A trip to Pondichéry – Part 2 – The Promenade and a French Breakfast!

In the Part 1 of my post, I have described about the French Quarters in Pondicherry with its brightly colored houses and quaint cafes that bring back a whiff of French flavor. You may wanna go and read that if you haven’t, because it really gives you a feel for the town and has some nice photographs too! 🙂

Anyway, today I’m gonna be talking about the one thing that can’t be missed when you’re in Pondi. And that’s the seaside Promenade.


It’s nothing more than a thin strip of road and pavement abutting the coast, and it’s actually pretty short. You would be able to walk from one end to other in fifteen minutes tops. But it is this very strip of land that everyone, tourists and locals alike, flock to in the evening times to chill off in the cool sea breeze.

The beach in Pondicherry is not really a beach per se, as there is no sand that gently slopes into the water. Instead, what you get is a coast strewn with black rocks. I understand that they had to do this as the the sea is pretty deep near the coast and they need the rocks to break the waves. People are not advised to swim in the water here for the same reason. It’s quite a different experience, sitting on a rock, and watching and hearing the waves lash into more rocks below, the sprinkle from the clash sometimes rising up to six feet.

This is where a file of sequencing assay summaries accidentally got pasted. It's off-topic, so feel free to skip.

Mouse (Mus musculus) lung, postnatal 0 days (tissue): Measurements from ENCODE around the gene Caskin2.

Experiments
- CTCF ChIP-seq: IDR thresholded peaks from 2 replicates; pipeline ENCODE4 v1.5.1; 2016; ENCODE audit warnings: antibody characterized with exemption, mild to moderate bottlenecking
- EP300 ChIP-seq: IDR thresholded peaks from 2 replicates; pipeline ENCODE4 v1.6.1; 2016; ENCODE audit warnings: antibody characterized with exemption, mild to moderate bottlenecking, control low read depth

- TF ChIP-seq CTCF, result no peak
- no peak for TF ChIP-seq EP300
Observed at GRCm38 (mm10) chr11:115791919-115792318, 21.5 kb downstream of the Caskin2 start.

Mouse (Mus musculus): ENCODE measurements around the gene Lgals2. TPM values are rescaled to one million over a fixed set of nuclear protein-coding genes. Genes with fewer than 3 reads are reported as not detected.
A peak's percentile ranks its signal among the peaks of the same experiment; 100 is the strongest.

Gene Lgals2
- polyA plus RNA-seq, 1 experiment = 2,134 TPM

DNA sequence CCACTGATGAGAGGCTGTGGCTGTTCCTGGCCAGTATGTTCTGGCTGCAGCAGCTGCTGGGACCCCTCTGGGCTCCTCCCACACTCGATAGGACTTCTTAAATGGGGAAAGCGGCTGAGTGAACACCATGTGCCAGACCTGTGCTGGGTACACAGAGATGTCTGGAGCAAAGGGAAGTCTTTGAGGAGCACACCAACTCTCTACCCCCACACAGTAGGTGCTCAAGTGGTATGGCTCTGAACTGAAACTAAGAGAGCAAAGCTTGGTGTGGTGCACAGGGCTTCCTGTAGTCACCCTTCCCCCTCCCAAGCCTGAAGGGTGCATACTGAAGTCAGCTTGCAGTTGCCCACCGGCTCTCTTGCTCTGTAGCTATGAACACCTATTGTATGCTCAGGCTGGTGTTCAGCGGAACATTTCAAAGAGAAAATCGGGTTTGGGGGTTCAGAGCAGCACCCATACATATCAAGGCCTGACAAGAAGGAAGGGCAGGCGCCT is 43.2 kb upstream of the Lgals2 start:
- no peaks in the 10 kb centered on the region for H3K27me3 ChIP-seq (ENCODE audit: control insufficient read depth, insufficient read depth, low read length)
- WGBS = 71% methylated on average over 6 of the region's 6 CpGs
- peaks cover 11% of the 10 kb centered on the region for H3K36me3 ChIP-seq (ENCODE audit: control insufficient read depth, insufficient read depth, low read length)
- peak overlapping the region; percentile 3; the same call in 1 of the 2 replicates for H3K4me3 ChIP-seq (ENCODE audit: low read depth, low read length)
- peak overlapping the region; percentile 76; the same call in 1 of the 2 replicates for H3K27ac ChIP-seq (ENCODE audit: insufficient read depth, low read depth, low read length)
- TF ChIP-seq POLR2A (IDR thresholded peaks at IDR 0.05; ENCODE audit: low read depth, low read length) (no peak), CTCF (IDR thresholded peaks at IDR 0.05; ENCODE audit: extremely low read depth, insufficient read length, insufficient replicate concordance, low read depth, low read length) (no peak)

In a stroke of brilliance, the local police authorities have banned traffic on the promenade from evening 6:30 PM to 7 AM the next day. So it is pretty cool to come here in the evenings and just soak up the air unadulterated by the noisy vehicles and the smoke. I was in the beach (and aimlessly traipsing through the French Quarters) till about 5:30 PM and then I heard that the Alliance Français at 58, Rue Rufren, screens French films for free every Sunday at 6 PM. So I’d gone (following directions is so easy there) and found myself in a little auditorium at a little after six. It was moderately filled, a lot of faces foreign. They played an animated movie  Les Triplettes de Belleville, and I was blown away by the grittiness and the surrealism of it. It was very complex for an animated movie and I was spellbound from the very start. Ninety minutes well spent.